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Kids get healthy holiday eating tips at INK
Junior League event uses holiday symbols to stress good habits
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Interactive Neighborhood for Kids

Where: 999 Chestnut Drive, Gainesville

Hours: 10 a.m.-5 p.m. Monday-Saturday, 1-5 p.m. Sundays

Admission: $8 adults, $8 children, $6 Sundays.

Contact: 770-536-1900

Instead of kids vegging out in front of the TV while munching on chips and cookies, the Junior League of Gainesville-Hall County is handing out tips for healthy alternatives.

On Saturday, the group held a Kids in the Kitchen demonstration at INK, the Interactive Neighborhood for Kids, in Gainesville.

"We want to promote that kids and their parents can have fun with food, but they can also make healthy food choices at the same time," said Denise Wilkins, Junior League member.

With Thanksgiving just a few days away, Wilkins and fellow league member Chase Miller decided to demonstrate how parents and children could have fun in the kitchen while creating edible cornucopias.

Cornucopias, which are said to represent the bounty of fall's harvest, are typically a horn-shaped basket filled with fruits, vegetables and breads.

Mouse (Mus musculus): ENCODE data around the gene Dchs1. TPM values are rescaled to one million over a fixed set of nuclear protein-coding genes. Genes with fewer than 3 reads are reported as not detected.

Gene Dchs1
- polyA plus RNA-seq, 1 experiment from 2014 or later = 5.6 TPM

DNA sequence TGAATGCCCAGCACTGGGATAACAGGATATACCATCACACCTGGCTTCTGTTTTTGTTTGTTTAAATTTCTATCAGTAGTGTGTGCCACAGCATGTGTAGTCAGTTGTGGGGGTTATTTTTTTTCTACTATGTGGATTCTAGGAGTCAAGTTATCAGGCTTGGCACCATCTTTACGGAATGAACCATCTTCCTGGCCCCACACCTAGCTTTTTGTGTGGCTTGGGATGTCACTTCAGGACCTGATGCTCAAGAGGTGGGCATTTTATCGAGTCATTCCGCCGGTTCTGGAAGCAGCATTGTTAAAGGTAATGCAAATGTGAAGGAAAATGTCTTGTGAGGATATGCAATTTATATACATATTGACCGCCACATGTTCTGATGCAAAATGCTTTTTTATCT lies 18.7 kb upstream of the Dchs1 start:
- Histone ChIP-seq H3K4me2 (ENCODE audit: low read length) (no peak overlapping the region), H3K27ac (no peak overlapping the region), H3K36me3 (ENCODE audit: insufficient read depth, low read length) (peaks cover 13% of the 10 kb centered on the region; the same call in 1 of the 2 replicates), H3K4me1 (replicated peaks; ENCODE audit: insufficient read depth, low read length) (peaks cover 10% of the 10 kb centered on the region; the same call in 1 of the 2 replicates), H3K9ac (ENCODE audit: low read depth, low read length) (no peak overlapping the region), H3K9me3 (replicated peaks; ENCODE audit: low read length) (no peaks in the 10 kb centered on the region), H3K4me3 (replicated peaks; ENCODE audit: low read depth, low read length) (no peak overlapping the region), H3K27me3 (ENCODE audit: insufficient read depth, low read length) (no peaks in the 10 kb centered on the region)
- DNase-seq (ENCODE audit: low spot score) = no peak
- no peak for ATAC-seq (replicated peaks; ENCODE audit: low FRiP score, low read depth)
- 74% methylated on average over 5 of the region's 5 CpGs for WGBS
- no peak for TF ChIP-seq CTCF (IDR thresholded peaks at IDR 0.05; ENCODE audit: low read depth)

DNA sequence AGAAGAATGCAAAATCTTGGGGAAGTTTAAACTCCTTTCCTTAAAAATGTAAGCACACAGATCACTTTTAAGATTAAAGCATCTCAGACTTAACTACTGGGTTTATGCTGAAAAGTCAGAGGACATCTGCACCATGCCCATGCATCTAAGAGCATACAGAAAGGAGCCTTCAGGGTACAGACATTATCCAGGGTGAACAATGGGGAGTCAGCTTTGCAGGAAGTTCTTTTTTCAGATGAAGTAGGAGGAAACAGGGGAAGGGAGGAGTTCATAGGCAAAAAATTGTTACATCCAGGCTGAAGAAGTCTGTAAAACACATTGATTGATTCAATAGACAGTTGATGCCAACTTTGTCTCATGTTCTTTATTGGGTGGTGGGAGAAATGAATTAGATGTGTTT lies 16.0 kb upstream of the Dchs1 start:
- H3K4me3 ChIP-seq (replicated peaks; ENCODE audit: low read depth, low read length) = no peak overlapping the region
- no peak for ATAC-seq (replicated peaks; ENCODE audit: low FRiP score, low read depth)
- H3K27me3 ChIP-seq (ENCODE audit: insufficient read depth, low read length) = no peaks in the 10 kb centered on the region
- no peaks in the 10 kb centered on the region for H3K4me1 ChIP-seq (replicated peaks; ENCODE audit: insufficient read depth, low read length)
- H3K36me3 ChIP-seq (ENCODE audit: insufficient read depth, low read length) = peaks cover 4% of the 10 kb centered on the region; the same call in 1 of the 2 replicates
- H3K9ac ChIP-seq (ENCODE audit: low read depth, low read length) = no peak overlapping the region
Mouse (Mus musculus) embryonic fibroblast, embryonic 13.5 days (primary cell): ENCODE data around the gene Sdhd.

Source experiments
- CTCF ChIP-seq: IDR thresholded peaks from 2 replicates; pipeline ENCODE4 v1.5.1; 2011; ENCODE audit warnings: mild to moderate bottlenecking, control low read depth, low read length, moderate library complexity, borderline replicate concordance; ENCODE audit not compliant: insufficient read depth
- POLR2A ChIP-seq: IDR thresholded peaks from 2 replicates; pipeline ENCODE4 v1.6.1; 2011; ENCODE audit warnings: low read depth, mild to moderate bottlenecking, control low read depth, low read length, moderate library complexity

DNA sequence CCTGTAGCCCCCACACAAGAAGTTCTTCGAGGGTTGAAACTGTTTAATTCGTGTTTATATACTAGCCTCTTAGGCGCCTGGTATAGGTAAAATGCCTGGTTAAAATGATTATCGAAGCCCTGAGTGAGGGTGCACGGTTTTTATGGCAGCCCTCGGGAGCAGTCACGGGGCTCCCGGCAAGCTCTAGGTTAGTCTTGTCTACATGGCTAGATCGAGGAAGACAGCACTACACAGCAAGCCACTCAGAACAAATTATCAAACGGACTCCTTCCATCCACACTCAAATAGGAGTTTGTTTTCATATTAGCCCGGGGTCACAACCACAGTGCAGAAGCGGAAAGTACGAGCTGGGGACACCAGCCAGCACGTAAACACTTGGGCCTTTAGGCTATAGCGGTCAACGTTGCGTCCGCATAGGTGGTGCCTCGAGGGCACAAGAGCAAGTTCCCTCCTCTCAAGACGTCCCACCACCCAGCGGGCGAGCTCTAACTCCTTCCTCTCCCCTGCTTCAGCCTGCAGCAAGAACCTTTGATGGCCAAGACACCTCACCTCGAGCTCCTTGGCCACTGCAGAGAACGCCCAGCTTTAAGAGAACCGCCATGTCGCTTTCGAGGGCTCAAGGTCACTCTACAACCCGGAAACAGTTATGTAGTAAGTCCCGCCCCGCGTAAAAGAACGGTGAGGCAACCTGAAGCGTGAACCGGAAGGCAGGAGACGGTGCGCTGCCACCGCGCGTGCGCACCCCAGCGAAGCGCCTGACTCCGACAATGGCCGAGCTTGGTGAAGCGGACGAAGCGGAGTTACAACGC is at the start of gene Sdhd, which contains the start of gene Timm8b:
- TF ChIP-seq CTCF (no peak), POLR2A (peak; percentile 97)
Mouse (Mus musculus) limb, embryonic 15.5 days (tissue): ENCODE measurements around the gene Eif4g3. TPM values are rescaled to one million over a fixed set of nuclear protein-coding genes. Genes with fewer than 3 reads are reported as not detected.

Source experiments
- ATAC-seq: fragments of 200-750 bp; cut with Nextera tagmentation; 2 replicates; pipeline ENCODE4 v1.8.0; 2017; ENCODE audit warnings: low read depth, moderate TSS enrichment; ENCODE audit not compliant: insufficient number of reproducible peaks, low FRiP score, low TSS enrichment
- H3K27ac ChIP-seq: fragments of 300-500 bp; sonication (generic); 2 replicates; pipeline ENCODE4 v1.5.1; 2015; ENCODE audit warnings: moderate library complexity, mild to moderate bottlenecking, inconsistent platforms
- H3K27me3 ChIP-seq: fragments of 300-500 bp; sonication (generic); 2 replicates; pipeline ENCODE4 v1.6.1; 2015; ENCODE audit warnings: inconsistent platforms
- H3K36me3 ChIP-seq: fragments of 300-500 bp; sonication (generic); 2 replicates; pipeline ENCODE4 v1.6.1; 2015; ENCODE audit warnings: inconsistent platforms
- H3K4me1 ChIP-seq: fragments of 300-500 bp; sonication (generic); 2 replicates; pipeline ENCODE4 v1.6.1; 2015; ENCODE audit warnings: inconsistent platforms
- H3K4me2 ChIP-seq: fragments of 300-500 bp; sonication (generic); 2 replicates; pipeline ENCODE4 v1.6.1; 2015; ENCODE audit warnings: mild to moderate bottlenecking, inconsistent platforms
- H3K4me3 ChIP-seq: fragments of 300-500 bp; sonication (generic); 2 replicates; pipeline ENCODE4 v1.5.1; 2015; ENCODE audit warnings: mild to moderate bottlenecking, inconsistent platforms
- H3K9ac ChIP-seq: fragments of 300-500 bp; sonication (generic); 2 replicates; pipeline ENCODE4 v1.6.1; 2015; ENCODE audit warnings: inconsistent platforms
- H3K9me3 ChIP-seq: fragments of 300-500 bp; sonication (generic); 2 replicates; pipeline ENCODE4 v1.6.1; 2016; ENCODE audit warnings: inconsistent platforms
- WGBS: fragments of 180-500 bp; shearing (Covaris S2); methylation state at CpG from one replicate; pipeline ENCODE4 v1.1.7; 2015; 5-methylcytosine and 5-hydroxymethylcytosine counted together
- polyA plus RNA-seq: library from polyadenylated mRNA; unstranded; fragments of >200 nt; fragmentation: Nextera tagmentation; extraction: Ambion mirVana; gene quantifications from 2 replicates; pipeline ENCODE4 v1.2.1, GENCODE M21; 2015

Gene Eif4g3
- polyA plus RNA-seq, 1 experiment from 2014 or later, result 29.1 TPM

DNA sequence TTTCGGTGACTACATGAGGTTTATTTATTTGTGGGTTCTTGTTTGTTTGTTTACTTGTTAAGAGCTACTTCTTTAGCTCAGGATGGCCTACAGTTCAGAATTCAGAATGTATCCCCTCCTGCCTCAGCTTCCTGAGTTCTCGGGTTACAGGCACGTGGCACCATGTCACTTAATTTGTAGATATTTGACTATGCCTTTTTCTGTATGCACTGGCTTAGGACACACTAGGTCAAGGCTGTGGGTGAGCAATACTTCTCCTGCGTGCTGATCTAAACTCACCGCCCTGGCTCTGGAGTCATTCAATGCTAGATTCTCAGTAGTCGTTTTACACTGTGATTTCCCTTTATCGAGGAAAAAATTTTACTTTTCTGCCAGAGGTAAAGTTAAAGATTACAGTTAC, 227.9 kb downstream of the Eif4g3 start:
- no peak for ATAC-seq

The junior league version was more kid-friendly.

"I found the idea for it online. We used sugar cones, light whipped topping and fresh blueberries, pineapple, grapes and dried cherries," Miller said.
"But you can use any type of fruit that you want."

To make the cornucopias, you place the cone on a plate and add a few spoonfuls of the whipped topping just on the bottom, inner edge of the cone and spilling out onto the plate. As you add the fruit to the cone, the whipped topping acts as the "glue" that holds everything in place and helps to create the overflowing look of a cornucopia.

Just as the duo used a variety of fruit for Saturday's demonstration, parents should strive to use a variety of fruits and vegetables when preparing meals for their families - and Thanksgiving is no different.

"The more colorful your plate is, the better the meal is for you," Miller said.

Wilkins has a few other tips to make Thanksgiving dinner a bit healthier and more kid-friendly.

"If you're going to make stuffing, why not use whole-grain bread crumbs?" Wilkins said.

"Kids love to dip things and they like bright colors - fresh fruits and vegetables are good options that satisfy that. Just remember, when you're cooking for kids, the important thing is to keep it simple."